The interesting book Life on the Edge: The Coming of Age of Quantum Biology by Johnjoe McFadden and Jim Al-Khalili discusses some ways in which scientists are trying to discover a relevance between quantum mechanics and biology. Although the book is largely speculative, the general idea of looking for a dependence of life on quantum mechanics is probably a sound one.
One of the under-noticed trends of the past 150 years is the gradual discovery by science of how greatly life depends on physics. While someone might have thought 150 years ago that life might arise in any old universe, we now know of a long list of physics requirements for the existence of life. For example, scientists have talked about how life would not exist if there were not a strong nuclear force that binds nucleons together in the atom; it would not exist unless such a force were balanced so as to produce large abundances of carbon and oxygen; and life would not exist unless we had a programmatic set of rules resembling the current laws of electromagnetism, with an exact balancing of the proton charge and the electron charge (as discussed here). So why should we not speculate that advanced life may has some dependence on some of the more exotic features of quantum mechanics – things such as quantum entanglement and quantum tunneling? But the case for this type of quantum dependence has not yet gelled very much.
In discussing the origin of life, McFadden and Al-Khalili refer to a startling analysis made by chemist Graham Cairns-Smith in his book Seven Clues to the Origin of Life. This book can be found online here. On page 60 Cairns-Smith tries to estimate the odds of a self-replicating molecule arising by chance on the early Earth:
It would be a safe oversimplification, I think, to say that on average the 14 hurdles that I referred to in the making of primed nucleotides would each take 10 unit operations-that at least 140 little events would have to be appropriately sequenced. (If you doubt this, go and watch an organic chemist at work; look at all the things he actually does in bringing about what he would describe as 'one step' in an organic synthesis.) And it is surely on the optimistic side to suppose that, unguided, the appropriate thing happened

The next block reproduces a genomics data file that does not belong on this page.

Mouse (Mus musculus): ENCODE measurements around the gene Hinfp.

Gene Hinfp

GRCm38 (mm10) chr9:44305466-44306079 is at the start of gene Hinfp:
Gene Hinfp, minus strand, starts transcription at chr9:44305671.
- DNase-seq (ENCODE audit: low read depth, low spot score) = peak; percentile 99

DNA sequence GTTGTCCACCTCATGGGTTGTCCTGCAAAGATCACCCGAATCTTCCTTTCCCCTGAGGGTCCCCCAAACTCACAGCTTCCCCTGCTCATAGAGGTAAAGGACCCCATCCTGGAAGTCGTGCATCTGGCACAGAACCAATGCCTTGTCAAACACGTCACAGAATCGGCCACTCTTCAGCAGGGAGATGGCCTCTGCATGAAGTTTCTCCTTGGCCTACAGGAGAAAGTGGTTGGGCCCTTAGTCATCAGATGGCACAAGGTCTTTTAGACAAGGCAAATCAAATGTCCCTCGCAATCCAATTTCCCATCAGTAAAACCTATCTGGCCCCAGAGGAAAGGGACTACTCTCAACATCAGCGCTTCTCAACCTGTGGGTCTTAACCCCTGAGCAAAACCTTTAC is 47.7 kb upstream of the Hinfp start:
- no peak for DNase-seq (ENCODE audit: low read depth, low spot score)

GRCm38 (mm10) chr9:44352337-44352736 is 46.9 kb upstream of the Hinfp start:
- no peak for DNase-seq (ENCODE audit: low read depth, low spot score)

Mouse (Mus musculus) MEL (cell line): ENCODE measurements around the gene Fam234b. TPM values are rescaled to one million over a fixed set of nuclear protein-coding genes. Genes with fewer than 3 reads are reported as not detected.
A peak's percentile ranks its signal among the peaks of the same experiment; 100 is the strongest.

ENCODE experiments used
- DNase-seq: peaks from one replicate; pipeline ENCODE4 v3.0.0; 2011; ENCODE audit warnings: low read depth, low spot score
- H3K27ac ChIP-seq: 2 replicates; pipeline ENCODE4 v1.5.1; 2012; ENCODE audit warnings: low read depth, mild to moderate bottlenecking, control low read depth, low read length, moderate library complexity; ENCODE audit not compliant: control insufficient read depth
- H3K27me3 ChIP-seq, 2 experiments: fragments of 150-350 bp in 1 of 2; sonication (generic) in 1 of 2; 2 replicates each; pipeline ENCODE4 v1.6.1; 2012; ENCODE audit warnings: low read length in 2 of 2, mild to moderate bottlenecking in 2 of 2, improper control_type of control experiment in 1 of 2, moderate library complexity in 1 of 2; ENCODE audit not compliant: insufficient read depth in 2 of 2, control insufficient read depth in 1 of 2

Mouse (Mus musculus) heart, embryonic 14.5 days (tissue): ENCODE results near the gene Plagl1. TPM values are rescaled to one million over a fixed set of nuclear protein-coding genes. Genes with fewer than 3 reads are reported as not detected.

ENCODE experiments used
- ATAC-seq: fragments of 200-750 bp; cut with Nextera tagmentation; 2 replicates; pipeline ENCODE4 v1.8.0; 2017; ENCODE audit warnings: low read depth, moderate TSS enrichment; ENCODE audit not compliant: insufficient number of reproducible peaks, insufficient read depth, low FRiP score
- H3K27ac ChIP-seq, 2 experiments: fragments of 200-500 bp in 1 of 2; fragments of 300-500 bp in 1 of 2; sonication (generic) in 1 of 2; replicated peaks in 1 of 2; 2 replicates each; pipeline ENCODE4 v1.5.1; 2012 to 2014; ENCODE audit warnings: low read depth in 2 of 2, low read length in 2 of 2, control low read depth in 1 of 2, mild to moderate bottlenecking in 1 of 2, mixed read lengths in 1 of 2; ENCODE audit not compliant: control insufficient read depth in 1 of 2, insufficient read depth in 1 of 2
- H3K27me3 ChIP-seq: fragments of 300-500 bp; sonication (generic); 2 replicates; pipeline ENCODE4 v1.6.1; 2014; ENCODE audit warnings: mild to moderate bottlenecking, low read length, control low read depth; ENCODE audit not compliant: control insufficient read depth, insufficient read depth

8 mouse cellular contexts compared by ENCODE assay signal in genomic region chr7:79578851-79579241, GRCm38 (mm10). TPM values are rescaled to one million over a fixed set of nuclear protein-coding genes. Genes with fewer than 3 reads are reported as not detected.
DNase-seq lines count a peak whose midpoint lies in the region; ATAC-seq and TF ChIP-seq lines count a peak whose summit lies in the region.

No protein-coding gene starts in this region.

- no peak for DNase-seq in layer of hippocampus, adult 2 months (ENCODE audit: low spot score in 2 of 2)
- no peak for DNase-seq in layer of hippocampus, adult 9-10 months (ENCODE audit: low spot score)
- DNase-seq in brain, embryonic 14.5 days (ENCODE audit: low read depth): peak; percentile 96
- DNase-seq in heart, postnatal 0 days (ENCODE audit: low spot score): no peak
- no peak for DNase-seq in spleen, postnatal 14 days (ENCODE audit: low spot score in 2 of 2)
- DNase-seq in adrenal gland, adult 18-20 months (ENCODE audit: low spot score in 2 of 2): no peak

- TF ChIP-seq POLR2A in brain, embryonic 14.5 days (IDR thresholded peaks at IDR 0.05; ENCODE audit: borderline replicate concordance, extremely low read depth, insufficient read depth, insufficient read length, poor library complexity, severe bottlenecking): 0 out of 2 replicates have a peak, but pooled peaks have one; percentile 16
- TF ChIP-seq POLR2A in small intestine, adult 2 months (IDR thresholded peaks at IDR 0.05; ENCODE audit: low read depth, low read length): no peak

at each point on one occasion in six. But if we take this as the kind of chance
that we are talking about, then we can say that the odds against a successful
unguided synthesis of a batch of primed nucleotide on the primitive Earth
are similar to the odds against a six coming up every time with 140 throws
of a dice. Is that sort of thing too much of a coincidence or not?
Cairns-Smith then goes on to point out the odds that he has just mentioned are equivalent to a probability of 1 chance in 10 to the 109th power (1 chance in 10109), where 10109 is 1 followed by 109 zeros. He points out that if you had one chemical reaction per second throughout all of the Earth's history, that would be only 1015 trials, so you would need 1094 such trials per second before there would be a likelihood of success. And that would be totally impossible, since the whole observable universe is estimated to have less than 1082 electrons.
We can do a similar calculation by using the estimated number of atoms in the ocean, which is about 1047. If we assume that every such atom was trying its hardest to achieve this result with a probability of 1 in 10109, for each of 1015 seconds of the Earth's history, that would still give you only 1062 trials (or somewhat less, since the origin of life would require multiple atoms). So given the probability mentioned by Cairns-Smith, the chance of success would still be only about 1 in 1047, or about 1 in a hundred billion trillion trillion trillion.
McFadden and Al-Khalili suggest a possible way to overcome such a difficulty. On page 285 of their book they vaguely speculate that some primordial soup might have acted like a “quantum computer” to somehow create a self-replicating molecule needed to get life started: